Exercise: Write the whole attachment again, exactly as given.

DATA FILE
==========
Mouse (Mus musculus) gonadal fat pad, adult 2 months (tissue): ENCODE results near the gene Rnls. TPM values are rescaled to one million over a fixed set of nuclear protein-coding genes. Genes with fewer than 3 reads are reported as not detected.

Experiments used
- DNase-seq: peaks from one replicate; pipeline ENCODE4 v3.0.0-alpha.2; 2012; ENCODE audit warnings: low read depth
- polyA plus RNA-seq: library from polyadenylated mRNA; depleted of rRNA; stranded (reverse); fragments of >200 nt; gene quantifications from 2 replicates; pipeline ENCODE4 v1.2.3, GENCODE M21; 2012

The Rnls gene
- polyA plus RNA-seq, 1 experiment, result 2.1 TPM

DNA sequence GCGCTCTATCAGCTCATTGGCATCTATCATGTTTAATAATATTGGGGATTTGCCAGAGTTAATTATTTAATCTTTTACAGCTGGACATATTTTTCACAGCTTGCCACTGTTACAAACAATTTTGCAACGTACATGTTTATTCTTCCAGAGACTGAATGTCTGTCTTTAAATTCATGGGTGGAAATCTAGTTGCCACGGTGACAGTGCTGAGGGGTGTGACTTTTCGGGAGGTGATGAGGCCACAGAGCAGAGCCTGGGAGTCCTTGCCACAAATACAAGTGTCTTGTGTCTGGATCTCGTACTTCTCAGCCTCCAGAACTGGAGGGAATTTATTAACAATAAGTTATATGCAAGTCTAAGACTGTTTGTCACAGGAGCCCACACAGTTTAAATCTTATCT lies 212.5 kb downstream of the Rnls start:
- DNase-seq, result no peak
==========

Mouse (Mus musculus) gonadal fat pad, adult 2 months (tissue): ENCODE results near the gene Rnls. TPM values are rescaled to one million over a fixed set of nuclear protein-coding genes. Genes with fewer than 3 reads are reported as not detected.

Experiments used
- DNase-seq: peaks from one replicate; pipeline ENCODE4 v3.0.0-alpha.2; 2012; ENCODE audit warnings: low read depth
- polyA plus RNA-seq: library from polyadenylated mRNA; depleted of rRNA; stranded (reverse); fragments of >200 nt; gene quantifications from 2 replicates; pipeline ENCODE4 v1.2.3, GENCODE M21; 2012

The Rnls gene
- polyA plus RNA-seq, 1 experiment, result 2.1 TPM

DNA sequence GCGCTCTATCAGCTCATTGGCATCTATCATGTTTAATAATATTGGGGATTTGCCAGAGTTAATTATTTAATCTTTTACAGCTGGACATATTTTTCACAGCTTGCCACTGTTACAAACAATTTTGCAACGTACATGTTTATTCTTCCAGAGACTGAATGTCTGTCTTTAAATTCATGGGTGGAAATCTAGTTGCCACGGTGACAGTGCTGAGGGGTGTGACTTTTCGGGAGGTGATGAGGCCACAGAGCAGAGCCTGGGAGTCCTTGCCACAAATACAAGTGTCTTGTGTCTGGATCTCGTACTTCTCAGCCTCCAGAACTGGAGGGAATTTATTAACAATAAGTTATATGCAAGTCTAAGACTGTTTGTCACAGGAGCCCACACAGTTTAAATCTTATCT lies 212.5 kb downstream of the Rnls start:
- DNase-seq, result no peak